FIGS. 2, 3 and 4 show the passage of light from a point source or sources through a narrow slit in a mask onto a substrate, and show related light intensity profiles on the substrate, FIG. 2 showing a single point source and its profile, FIG. 3 two spaced point sources, and one profile corresponding to each, and FIG. 4 the same as FIG. 3 but with the profiles made by the individual sources added together to show the resultant;
FIG. 5 is similar to FIG. 4 but with a considerable increase in the number of light sources;
FIG. 6 shows a complete system in accordance with the invention;
FIG. 6a is a front elevation of a lenticular matrix of seven hexagonal lenticules.
FIG. 7 is a diagrammatic view similar to FIG. 6, but with certain rays traced through the system, but with the collimator omitted;
FIG. 8 shows the system of FIG. 6 from the light integrator down, but to larger scale and with rays traced through this lower portion of the system;
FIG. 9 shows the system with an aperture plate pattern comprised of multiple holes, spaced radially outward from the optic axis, and with a mask having a single pinhole aperture; and
FIGS. 10 and 11 show alternative aperture plate patterns.
In FIG. 1, showing diagrammatically the prior art, collimated light L passes through slits s in a mask M without diffraction, as represented, to expose a layer of photo-resist on a substrate b. The separation distance is generally very small, e.g. 0.0005 inch - 0.00075 inch. With such a system, in actuality, the light rays passing through the narrow slits are diffracted, and instead of sharp resolution at the edges of the light pattern cast on the photo-resist, diffraction patterns appear. The highly desired sharp demarcation lines between light and dark areas on the substrate thus are not forthcoming, and the process suffers accordingly.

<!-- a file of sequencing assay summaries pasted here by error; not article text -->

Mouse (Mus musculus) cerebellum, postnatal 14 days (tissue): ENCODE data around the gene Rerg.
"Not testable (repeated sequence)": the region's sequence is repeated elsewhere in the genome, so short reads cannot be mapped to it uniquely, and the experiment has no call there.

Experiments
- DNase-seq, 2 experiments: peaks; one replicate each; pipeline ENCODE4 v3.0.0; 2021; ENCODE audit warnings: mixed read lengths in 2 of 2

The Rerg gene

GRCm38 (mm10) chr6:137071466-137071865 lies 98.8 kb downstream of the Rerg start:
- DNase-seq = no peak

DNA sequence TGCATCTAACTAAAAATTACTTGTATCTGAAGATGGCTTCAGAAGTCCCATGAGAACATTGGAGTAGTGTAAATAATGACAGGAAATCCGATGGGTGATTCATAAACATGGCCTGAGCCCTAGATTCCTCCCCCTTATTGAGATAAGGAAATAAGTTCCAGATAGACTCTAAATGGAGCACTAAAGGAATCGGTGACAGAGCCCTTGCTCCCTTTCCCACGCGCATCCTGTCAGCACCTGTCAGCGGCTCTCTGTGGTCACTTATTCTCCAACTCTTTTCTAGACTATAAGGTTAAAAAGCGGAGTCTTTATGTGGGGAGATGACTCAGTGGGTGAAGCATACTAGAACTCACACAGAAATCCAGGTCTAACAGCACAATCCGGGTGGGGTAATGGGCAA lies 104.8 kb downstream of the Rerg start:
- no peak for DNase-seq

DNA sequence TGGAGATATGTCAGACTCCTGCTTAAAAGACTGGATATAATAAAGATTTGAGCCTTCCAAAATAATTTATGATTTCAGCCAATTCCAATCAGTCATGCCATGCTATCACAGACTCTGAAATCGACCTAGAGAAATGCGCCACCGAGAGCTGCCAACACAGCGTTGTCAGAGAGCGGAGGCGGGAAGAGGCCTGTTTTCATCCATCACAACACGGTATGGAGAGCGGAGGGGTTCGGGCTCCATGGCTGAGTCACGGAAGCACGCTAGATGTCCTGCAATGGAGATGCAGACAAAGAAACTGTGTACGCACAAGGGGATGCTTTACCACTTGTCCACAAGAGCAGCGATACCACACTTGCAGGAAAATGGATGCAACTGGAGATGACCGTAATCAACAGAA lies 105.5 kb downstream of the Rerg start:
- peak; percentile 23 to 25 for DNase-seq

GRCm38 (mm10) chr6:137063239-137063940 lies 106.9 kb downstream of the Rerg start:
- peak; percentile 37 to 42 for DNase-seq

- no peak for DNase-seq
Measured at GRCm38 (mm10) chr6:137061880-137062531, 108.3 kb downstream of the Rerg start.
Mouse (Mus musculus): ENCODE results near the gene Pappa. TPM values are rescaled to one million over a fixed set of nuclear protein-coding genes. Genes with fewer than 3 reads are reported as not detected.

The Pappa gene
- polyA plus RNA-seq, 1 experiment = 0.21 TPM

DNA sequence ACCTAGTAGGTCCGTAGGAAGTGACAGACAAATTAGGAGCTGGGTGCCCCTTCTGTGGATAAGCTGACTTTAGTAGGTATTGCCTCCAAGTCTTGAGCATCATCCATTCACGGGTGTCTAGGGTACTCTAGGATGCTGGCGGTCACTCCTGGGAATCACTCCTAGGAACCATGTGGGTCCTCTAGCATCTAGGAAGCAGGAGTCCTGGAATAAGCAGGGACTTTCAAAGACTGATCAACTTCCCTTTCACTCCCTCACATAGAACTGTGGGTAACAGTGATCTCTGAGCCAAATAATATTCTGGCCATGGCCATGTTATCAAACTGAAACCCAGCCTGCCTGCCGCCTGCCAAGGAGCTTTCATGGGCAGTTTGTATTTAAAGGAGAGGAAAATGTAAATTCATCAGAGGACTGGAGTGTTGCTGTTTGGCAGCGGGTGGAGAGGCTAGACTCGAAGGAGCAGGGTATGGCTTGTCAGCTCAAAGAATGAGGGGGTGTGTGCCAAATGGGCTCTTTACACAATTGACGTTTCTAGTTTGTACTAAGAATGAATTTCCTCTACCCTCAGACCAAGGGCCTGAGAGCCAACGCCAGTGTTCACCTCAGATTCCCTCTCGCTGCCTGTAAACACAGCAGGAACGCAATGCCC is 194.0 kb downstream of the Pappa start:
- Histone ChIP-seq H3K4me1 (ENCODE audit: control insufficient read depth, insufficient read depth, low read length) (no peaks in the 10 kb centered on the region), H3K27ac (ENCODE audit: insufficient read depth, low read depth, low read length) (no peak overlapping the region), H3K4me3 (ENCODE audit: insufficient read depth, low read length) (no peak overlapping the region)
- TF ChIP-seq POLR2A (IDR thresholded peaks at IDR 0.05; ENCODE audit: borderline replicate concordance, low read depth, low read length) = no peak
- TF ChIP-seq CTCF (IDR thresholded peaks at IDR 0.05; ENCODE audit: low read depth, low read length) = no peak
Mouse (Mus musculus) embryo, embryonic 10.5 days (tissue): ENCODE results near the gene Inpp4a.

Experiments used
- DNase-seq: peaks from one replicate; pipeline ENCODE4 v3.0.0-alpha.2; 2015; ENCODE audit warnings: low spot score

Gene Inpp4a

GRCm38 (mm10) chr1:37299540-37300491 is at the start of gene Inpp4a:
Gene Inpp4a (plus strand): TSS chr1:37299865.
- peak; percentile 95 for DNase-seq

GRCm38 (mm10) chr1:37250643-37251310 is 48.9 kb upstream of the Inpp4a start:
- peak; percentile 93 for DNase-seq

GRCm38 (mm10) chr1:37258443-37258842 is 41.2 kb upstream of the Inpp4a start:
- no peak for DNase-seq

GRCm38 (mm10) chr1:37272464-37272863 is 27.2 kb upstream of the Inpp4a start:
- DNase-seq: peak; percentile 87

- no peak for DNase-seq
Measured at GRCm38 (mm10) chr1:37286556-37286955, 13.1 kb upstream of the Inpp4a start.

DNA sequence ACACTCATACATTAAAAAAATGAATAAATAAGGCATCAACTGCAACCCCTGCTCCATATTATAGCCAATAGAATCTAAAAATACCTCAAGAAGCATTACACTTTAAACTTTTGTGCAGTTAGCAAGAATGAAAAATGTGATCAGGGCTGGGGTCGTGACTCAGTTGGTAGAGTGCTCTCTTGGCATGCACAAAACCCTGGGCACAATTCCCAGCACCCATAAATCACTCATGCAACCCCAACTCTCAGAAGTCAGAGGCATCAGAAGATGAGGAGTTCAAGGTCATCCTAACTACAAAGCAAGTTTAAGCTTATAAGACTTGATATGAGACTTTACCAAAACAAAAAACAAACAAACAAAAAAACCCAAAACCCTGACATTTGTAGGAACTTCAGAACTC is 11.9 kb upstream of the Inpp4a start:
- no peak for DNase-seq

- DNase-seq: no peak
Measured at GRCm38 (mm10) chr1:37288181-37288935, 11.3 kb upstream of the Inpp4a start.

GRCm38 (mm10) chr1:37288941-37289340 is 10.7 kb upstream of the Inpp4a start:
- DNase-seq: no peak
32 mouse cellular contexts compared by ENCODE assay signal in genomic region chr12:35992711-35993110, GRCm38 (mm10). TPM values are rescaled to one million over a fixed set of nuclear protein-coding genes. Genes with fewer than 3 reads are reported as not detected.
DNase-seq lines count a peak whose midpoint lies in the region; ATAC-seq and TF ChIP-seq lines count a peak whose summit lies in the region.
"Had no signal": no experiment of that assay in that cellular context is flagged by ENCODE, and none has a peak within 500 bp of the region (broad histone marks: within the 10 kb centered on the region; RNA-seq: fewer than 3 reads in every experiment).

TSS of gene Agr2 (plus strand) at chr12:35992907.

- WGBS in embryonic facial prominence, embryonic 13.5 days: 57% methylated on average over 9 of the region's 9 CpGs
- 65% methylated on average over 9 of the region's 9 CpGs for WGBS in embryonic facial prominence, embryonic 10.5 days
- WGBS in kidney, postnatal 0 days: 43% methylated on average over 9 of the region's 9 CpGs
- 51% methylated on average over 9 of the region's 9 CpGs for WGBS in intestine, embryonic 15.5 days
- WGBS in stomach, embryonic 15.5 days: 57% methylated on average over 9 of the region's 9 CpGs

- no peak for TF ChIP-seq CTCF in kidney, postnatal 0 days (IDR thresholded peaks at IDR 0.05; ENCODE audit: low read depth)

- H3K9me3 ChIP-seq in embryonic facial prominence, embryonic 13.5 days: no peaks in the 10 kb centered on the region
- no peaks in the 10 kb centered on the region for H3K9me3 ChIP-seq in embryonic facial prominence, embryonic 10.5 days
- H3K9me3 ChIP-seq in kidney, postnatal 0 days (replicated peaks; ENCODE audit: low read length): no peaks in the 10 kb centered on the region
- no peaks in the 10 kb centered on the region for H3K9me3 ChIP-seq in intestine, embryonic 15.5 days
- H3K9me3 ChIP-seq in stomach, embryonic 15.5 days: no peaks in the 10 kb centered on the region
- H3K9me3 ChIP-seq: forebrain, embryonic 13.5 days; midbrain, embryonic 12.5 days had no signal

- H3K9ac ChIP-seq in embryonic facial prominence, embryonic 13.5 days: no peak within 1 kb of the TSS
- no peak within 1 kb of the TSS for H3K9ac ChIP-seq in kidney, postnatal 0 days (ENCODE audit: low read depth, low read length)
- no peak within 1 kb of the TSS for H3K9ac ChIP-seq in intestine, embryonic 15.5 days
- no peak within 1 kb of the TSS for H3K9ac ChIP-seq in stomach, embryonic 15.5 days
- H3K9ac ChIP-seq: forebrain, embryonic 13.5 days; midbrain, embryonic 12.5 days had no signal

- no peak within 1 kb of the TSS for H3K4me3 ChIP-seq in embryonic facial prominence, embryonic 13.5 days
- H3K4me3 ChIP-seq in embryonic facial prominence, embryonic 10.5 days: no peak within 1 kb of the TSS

FIG. 2 shows a single light source 10 with a highly collimated beam at a small angle 1/4 (much exaggerated in the Figures), passing through a slit 11 in a mask 12 onto a target T (e.g., a substrate consisting of a semiconductor coated with photoengraver's resist) spaced behind the mask at a predetermined separation distance of typically 0.0005 inch (also much exaggerated in the Figures), and shows a typical light intensity profile P on the target area resulting from diffraction by the slit. The pattern shown, which is characteristic of a very narrow slit, has a double-peak 14 in the center, leading to lobes or shoulders 15. The bounding rays from the source 10 are seen to be deflected outward, into the shadow, at the edges of the slit.